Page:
As 2012 comes to close, it’s time to reflect upon the year that was in the world of CRM.

Working with many organizations over the course of the year, I have heard varying perspectives of the importance of CRM and what it actually means to an organization. However, one prevalent theme that was evident is “the source of truth.” As someone that preaches the value and importance of a well-managed CRM, it is so refreshing to hear organizations regard their CRM as the source of truth and not simply a transactional database to track addresses and donations.

What does it mean to be “the source of truth?”

Does it mean that data is accurate (hence, true) so it is reliable? As the old adage goes, “garbage in, garbage out.” If data isn’t entered correctly, or entered at all, it can’t be considered reliable. Organizations have spent a tremendous amount of time defining business processes that govern data management techniques. As 2012 comes to a close, pause to reflect on the data integrity issues that surfaced in your CRM throughout the year. Start 2013 off with a review of the policies and procedures governing the management of those data elements to ensure that they are effective and that you won’t spend 2013 addressing the same challenges you dealt with in 2012.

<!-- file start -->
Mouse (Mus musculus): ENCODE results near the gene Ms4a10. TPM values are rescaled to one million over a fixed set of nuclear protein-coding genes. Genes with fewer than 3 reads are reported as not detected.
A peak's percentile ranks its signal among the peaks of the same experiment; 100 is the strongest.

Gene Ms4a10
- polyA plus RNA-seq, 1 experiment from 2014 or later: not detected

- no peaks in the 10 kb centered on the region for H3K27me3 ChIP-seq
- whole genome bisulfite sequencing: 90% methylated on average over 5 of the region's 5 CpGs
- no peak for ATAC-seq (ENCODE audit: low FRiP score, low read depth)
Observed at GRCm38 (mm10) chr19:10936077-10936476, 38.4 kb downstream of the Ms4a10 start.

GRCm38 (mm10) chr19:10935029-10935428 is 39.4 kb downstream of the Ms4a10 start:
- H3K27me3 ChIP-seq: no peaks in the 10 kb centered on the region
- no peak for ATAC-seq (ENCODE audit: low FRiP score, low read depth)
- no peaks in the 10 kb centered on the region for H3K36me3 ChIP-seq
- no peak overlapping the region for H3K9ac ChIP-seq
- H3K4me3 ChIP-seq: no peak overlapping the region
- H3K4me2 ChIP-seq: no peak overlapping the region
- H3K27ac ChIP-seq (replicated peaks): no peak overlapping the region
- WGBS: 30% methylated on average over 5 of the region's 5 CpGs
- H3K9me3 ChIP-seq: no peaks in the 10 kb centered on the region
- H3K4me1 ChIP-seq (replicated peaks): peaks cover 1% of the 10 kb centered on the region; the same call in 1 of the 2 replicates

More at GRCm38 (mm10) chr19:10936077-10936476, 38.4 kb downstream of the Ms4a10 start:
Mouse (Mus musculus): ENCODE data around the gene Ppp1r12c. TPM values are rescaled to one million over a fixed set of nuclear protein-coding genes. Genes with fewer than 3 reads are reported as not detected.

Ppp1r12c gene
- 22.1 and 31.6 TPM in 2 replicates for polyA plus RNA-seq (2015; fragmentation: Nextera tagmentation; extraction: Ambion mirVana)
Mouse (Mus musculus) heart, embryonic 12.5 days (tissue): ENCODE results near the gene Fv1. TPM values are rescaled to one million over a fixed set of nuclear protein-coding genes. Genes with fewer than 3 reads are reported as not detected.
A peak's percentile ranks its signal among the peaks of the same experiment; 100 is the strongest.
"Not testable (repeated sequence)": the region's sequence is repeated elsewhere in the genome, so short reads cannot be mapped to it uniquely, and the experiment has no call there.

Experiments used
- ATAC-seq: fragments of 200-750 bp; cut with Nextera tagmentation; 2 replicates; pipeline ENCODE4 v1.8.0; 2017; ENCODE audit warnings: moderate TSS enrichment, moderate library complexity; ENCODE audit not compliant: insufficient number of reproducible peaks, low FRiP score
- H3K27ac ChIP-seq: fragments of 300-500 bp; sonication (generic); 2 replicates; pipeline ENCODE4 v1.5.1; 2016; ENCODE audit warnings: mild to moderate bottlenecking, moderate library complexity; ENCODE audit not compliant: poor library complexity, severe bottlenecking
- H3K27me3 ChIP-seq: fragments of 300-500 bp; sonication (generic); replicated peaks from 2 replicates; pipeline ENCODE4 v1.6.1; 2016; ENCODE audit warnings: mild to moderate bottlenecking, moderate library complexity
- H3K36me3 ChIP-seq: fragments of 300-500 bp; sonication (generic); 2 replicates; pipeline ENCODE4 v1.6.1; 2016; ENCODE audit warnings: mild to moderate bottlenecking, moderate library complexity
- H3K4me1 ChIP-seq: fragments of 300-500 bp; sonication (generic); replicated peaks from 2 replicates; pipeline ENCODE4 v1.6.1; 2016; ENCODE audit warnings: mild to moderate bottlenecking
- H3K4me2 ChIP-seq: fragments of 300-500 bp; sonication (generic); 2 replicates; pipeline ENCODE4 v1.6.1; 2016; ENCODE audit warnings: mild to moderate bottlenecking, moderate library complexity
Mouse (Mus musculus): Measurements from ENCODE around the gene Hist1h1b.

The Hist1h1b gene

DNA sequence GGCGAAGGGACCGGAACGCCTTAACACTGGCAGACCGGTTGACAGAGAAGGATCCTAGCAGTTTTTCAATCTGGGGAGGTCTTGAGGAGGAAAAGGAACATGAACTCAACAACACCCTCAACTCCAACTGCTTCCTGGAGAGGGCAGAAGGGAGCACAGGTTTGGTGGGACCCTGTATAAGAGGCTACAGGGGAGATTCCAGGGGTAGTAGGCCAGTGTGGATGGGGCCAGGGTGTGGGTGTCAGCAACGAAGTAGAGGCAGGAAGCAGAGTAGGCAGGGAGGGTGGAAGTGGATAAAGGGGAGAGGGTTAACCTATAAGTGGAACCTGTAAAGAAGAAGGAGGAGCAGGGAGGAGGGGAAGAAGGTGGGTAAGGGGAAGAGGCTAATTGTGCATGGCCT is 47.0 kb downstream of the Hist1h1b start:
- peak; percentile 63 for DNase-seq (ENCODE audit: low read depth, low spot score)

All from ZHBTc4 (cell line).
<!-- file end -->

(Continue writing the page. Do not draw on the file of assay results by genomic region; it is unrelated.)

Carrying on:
Does it mean that it’s the sole source of data? Are shadow databases effectively being eliminated? As organizations adopt a true CRM, the spreadsheets that have become such a common element throughout organizations to track specific activities must go away. Without eliminating the multiple data sources, CRM will never reflect the truth. Take a moment to compile a few high-level statistics that are meaningful about challenges that resulted from data being tracked in shadow databases? Can you easily discern how much was spent on returned mail for mailings that were sent from an outdated spreadsheet as opposed to CRM where the data was accurate? Share these statistics with users to show why shadow data is a bad practice. Identify the types of data being tracked in spreadsheets and work with users to understand why they don’t track this data in CRM. Use the early part of 2013 to refine your data management approach so the types of data being tracked externally can be tracked in CRM to eliminate the shadow databases.

If you spend the final days of 2012 reflecting back upon your CRM experience and the challenges you faced, you are laying the foundation to ensure that you, too, can rely on your CRM to be the source of truth in 2013!

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